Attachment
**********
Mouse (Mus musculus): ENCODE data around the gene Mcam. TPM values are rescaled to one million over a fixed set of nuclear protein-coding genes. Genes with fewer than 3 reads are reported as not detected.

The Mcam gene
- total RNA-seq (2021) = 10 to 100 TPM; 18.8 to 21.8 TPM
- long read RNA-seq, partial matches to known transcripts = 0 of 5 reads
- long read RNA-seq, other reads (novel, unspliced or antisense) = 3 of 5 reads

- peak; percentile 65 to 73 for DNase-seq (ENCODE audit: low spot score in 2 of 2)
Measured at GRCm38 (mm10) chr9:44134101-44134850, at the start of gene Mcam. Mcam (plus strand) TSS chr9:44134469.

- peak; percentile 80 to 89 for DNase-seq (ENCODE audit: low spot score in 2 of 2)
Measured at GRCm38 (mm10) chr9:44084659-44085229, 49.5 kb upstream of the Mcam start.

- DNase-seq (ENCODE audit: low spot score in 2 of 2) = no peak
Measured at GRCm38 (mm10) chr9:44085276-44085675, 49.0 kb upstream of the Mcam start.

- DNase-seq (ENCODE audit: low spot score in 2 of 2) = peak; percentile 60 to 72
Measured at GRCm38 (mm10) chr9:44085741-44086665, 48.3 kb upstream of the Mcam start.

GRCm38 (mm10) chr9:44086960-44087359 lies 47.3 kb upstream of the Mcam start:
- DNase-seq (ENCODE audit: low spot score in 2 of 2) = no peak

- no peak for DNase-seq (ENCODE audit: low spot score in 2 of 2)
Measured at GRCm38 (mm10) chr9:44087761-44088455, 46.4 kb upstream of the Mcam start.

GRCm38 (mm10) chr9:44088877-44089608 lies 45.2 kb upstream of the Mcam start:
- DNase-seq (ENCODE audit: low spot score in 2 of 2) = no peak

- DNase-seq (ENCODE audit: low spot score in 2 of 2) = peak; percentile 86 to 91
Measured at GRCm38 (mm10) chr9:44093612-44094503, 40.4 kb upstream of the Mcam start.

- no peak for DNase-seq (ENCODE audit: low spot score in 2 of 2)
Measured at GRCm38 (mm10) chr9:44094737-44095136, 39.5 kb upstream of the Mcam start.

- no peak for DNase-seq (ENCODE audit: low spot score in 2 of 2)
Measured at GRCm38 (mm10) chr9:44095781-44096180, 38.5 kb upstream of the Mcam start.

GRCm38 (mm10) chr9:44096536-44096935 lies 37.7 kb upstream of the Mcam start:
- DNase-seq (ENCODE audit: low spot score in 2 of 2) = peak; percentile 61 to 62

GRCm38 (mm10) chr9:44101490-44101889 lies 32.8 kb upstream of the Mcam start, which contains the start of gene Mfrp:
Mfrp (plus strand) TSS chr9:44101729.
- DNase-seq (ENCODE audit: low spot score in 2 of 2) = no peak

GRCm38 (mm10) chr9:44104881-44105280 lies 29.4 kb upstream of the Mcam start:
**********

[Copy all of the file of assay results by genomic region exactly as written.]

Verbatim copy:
Mouse (Mus musculus): ENCODE data around the gene Mcam. TPM values are rescaled to one million over a fixed set of nuclear protein-coding genes. Genes with fewer than 3 reads are reported as not detected.

The Mcam gene
- total RNA-seq (2021) = 10 to 100 TPM; 18.8 to 21.8 TPM
- long read RNA-seq, partial matches to known transcripts = 0 of 5 reads
- long read RNA-seq, other reads (novel, unspliced or antisense) = 3 of 5 reads

- peak; percentile 65 to 73 for DNase-seq (ENCODE audit: low spot score in 2 of 2)
Measured at GRCm38 (mm10) chr9:44134101-44134850, at the start of gene Mcam. Mcam (plus strand) TSS chr9:44134469.

- peak; percentile 80 to 89 for DNase-seq (ENCODE audit: low spot score in 2 of 2)
Measured at GRCm38 (mm10) chr9:44084659-44085229, 49.5 kb upstream of the Mcam start.

- DNase-seq (ENCODE audit: low spot score in 2 of 2) = no peak
Measured at GRCm38 (mm10) chr9:44085276-44085675, 49.0 kb upstream of the Mcam start.

- DNase-seq (ENCODE audit: low spot score in 2 of 2) = peak; percentile 60 to 72
Measured at GRCm38 (mm10) chr9:44085741-44086665, 48.3 kb upstream of the Mcam start.

GRCm38 (mm10) chr9:44086960-44087359 lies 47.3 kb upstream of the Mcam start:
- DNase-seq (ENCODE audit: low spot score in 2 of 2) = no peak

- no peak for DNase-seq (ENCODE audit: low spot score in 2 of 2)
Measured at GRCm38 (mm10) chr9:44087761-44088455, 46.4 kb upstream of the Mcam start.

GRCm38 (mm10) chr9:44088877-44089608 lies 45.2 kb upstream of the Mcam start:
- DNase-seq (ENCODE audit: low spot score in 2 of 2) = no peak

- DNase-seq (ENCODE audit: low spot score in 2 of 2) = peak; percentile 86 to 91
Measured at GRCm38 (mm10) chr9:44093612-44094503, 40.4 kb upstream of the Mcam start.

- no peak for DNase-seq (ENCODE audit: low spot score in 2 of 2)
Measured at GRCm38 (mm10) chr9:44094737-44095136, 39.5 kb upstream of the Mcam start.

- no peak for DNase-seq (ENCODE audit: low spot score in 2 of 2)
Measured at GRCm38 (mm10) chr9:44095781-44096180, 38.5 kb upstream of the Mcam start.

GRCm38 (mm10) chr9:44096536-44096935 lies 37.7 kb upstream of the Mcam start:
- DNase-seq (ENCODE audit: low spot score in 2 of 2) = peak; percentile 61 to 62

GRCm38 (mm10) chr9:44101490-44101889 lies 32.8 kb upstream of the Mcam start, which contains the start of gene Mfrp:
Mfrp (plus strand) TSS chr9:44101729.
- DNase-seq (ENCODE audit: low spot score in 2 of 2) = no peak

GRCm38 (mm10) chr9:44104881-44105280 lies 29.4 kb upstream of the Mcam start: